In the Battle of the ‘H’s’ may the best ‘Aitch’ win…

Robert Drewe finds it’s an uphill battle in the war of letters between ‘aitch’ and ‘haitch’, but he still has spellcheck on his side.

This admission will make me seem a boring pedant, unable and unwilling to see the tide has turned and the numbers are against me. The enemy has scaled the castle walls. Yet I still pronounce the letter H as ‘aitch’.

Battle-scarred though I am, when my youngest daughter entered Byron Bay high school last year I knew I’d have to face the old problem again: new teachers and their pronunciation of that rebellious eighth letter of the alphabet. Worse, of needing to correct my daughter’s pronunciation.

I foresaw all those parent-teacher meetings looming ahead, discussions chock-full of the initials HSC (standing for Higher School Certificate: the final-year exams in NSW). Five years of earnest conversations about “HSC this, and HSC that”. Except the teachers – all aged about 23 — would be saying ‘Haitch SC’ every time, and my brain would fog up with every uttered ‘haitch’.

If I believe Wikipedia, admitting this will probably make me many enemies. “In Australia,” it says boldly, ‘haitch’ has been attributed to Catholic school teaching and is estimated to be in use by 60 per cent of the population.” In which case, the preferred pronunciation of Catholics (25 per cent of the population) has a commanding power.

I’m more confused than ever. My mother’s family was Catholic, and my father’s was Protestant, and every one of them said ‘aitch’. Yet I came out in favour of ‘aitch’ to a well-known playwright, a Catholic-raised atheist, five years ago, and he hasn’t spoken to me since.

According to Sue Butler, editor of the Macquarie Dictionary, “In Australia the ‘haitch’ pronunciation has been linked with Irish Catholics, the Marist Brothers in particular, although no real research has been done into this and it may well be hearsay or at best circumstantial.”


Even those arbiters of English speech, the BBC, the ABC and the British Library, have a quid each way nowadays. Jo Kim, head of the BBC Pronunciation Unit, says, “English dictionaries give ‘aitch’ as the standard pronunciation for the letter H. However, the pronunciation ‘haitch’ is also a legitimate variant.

“We don’t ask broadcasters who naturally say ‘haitch’ to change their pronunciation, but if they ask us we tell them that ‘aitch’ is regarded as the standard pronunciation. People can feel very strongly about this and the ‘aitch’ pronunciation is less likely to attract audience complaints.”

Jo Kim adds that‘haitch’is a standard pronunciation in Irish English “and is increasingly used by native English-speaking people all across the country, irrespective of geographical provenance or social standing. Polls have shown that the uptake of ‘haitch’ by younger native speakers is on the rise.”

The British Library agrees that for people under 35 it’s becoming the favoured pronunciation. According to Jon Herring, the library’s chief linguist, “Language change happens through innovation. Each generation talks slightly differently from the one before. So we hear a ‘pronunciation divide’ between the young and the old with forms like ‘aitch’ and ‘haitch’.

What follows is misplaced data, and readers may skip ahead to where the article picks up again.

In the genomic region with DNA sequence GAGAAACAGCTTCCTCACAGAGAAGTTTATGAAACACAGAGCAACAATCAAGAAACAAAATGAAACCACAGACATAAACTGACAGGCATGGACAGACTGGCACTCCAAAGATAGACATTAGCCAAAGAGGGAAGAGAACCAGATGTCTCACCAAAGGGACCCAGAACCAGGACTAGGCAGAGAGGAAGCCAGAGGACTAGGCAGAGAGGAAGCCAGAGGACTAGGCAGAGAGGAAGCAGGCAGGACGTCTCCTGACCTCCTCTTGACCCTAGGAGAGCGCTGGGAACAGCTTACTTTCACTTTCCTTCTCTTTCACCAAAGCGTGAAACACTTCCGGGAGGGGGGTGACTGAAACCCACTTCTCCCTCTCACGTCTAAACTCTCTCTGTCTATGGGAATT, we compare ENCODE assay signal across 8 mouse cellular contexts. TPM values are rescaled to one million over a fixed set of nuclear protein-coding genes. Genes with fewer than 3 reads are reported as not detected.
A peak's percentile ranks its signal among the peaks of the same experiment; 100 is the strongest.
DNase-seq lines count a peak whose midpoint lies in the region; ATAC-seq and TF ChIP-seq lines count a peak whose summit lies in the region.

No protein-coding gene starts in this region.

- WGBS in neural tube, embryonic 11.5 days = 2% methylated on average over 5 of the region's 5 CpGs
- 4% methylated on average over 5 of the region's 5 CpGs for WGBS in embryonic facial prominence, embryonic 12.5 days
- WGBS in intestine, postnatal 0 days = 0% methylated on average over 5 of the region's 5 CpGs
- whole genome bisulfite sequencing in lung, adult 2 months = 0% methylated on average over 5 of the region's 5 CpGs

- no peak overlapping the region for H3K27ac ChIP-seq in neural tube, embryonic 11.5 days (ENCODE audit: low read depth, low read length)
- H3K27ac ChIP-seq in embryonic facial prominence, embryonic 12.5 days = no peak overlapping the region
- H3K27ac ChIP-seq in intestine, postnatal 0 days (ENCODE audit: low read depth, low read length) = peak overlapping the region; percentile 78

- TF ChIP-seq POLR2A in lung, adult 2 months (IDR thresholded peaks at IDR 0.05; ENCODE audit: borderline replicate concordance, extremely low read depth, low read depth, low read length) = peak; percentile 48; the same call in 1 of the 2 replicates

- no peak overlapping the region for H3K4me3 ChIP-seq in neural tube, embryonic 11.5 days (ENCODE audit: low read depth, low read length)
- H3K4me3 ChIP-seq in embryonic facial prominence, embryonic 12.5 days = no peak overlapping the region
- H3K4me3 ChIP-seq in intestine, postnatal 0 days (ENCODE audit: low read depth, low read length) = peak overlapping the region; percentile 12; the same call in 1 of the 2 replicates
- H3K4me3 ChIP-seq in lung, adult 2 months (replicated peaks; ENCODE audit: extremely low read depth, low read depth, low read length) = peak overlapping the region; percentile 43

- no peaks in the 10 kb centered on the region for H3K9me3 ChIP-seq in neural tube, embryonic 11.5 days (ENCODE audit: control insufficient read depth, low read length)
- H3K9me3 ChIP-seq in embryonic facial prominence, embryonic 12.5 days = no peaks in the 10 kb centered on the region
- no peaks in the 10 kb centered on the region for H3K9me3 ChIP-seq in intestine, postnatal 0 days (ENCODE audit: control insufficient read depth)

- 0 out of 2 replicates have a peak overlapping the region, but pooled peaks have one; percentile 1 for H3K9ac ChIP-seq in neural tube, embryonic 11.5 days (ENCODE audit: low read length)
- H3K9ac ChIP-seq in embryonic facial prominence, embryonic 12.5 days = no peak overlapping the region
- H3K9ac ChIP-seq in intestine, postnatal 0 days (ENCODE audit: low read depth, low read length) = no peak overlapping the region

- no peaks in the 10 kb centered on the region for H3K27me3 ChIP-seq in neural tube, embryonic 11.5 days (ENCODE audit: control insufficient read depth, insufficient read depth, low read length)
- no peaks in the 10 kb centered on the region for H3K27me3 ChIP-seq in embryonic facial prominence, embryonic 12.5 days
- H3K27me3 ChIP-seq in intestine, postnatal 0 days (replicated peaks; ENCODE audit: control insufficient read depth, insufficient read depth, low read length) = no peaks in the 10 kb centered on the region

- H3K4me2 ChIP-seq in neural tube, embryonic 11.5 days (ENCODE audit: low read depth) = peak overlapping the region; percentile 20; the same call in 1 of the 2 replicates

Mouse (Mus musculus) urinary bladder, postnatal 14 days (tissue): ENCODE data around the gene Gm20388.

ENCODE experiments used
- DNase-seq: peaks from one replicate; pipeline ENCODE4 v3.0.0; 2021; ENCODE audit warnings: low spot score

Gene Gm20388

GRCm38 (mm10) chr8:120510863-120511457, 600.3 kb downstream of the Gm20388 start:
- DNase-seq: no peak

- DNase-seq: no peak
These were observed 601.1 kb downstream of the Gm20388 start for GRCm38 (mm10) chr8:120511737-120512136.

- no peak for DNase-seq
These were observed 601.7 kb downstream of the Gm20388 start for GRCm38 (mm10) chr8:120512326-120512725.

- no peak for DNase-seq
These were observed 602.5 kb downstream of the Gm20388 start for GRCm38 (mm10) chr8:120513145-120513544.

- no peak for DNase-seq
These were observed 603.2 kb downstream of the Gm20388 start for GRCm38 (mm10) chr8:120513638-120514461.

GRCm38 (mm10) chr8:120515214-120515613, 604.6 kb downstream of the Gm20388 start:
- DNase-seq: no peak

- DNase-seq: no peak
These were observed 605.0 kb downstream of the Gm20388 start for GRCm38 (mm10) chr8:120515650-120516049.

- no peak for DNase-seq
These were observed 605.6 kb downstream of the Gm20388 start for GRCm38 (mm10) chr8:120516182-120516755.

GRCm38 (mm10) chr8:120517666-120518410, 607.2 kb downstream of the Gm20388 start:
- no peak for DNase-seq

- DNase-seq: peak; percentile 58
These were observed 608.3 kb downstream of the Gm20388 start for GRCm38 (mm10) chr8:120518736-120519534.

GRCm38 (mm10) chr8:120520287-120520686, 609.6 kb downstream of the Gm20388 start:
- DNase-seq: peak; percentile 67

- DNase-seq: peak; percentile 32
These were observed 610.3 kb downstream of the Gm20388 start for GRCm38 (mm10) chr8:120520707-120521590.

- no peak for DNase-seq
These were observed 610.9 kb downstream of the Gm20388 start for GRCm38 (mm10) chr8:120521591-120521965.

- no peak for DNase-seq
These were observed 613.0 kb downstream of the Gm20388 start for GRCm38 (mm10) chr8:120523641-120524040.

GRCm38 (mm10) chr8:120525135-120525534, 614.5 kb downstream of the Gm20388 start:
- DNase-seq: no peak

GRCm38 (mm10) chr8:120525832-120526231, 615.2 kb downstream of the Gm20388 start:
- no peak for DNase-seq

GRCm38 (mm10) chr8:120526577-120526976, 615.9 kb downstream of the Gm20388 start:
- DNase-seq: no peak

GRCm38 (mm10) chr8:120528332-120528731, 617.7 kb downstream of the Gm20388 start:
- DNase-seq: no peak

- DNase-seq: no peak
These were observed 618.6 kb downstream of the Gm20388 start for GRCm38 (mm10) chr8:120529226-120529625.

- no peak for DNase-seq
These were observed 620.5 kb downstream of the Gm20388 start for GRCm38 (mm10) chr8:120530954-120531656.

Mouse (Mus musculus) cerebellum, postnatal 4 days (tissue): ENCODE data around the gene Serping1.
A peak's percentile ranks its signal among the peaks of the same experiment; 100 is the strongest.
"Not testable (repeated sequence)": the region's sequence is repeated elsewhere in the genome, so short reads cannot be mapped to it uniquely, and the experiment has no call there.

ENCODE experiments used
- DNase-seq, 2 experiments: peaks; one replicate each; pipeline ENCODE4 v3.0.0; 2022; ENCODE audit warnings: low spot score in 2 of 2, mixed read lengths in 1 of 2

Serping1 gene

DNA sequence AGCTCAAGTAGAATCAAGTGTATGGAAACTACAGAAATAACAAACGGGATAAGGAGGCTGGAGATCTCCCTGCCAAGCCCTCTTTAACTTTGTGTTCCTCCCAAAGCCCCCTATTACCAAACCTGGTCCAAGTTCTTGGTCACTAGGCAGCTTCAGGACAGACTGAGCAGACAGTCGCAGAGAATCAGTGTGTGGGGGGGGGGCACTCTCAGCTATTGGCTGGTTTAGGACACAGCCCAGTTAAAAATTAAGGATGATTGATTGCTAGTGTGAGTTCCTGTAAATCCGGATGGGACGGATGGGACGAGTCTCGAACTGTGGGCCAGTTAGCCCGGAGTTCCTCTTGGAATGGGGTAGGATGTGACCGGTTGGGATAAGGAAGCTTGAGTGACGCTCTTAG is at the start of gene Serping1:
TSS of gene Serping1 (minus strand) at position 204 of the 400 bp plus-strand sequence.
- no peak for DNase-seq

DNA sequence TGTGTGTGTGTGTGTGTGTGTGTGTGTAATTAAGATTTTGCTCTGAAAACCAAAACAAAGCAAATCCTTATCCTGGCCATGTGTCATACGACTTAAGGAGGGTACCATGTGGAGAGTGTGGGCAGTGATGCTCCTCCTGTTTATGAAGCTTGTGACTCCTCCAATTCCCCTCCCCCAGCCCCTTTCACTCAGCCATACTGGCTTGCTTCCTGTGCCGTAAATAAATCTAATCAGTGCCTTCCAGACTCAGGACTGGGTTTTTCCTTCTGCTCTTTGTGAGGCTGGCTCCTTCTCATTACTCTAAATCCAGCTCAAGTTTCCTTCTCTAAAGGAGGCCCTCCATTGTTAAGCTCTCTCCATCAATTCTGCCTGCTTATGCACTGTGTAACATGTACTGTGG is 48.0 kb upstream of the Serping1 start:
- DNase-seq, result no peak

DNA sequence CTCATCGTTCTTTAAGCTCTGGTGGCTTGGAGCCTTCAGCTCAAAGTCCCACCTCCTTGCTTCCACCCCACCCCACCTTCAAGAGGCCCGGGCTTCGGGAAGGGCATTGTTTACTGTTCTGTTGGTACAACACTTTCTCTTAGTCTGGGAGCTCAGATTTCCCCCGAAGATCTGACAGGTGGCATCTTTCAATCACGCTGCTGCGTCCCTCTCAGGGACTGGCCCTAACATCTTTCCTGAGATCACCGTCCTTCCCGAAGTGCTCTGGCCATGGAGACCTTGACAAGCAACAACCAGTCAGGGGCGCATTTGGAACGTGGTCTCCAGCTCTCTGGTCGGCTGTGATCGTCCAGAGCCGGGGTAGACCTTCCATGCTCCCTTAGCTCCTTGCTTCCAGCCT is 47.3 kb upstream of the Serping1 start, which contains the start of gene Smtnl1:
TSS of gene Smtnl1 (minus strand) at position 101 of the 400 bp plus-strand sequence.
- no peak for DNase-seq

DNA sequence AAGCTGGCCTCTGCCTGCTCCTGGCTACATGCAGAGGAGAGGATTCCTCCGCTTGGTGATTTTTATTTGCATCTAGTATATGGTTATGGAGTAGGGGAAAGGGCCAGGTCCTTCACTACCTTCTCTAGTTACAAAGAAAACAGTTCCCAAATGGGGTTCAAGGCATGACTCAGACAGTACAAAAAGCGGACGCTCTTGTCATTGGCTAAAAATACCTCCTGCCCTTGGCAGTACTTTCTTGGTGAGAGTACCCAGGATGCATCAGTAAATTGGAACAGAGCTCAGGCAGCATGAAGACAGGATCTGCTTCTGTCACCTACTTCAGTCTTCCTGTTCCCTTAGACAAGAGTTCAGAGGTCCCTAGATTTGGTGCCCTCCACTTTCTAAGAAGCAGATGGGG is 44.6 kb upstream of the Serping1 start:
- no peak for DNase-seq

“Children’s first exposure to English is usually through their parents, but once at school, the words and pronunciations they adopt are more influenced by other children they spend all day with. It’s a human thing to adapt to the group in this way.“

Writing for the ABC’s Australian Word Map online, the Macquarie Dictionary’s Sue Butler comes out as a ‘haitch’ defender. “It’s remarkable that we fix on some idiosyncrasies of language as markers of the decline of Western civilisation, while others we are prepared to tolerate as acceptable variations.

“People have fought wars because they felt superior to others. No one has done it yet on the basis of ‘haitch’ but it still remains an unnecessary social divider. You say to-ma-to, I say to-may-to. You say ‘haitch’, I say ‘aitch. Let’s be tolerant of our little differences in language as in everything else.”

Of course, I couldn’t agree more, very sensible. But when I met my daughter’s new English teacher I was on tenterhooks? She was a pleasant young woman but I was ready to sink into the depths of despond. Come on, out with it.

“Even in Year Seven,” she said finally, “we’re looking ahead to the HSC.”

“’Aitch SC,” she’d said. I could have hugged her.

Incidentally, when I was writing this column, every time I typed ‘haitch’ the computer slapped my wrist and underlined it in red. So there.





  • Your article made me laugh Robert, and I am guilty of the “haitch” snobbery. It is a bit crazy, isn’t it, when we put people to this test before feeling the gorgeous person who might be saying it, and what they are actually communicating?

  • Gayle Cue says:

    I lived the first 35 yrs of my life in the US where it was definitely, only ‘aitch.’ I never even heard of ‘haitch.’ But I’ve been in Australia for 27 yrs and finally, a couple of years ago, I heard myself saying ‘haitch’ to an American who was going WHAT? So I’ve been converted and didn’t even realise when it happened. Count me happy to be on the ‘haitch’ side of the divide. Loved the article, Robert. Thanks for the morning giggle.

  • Suzanne says:

    Yep I was put to the test because I said “haitch” and I am absolutely gorgeous so guess those that focused on the way I said “H” missed out!

    I was once fooled into thinking I was less for how I said “H” but not after reading your article. Thanks!

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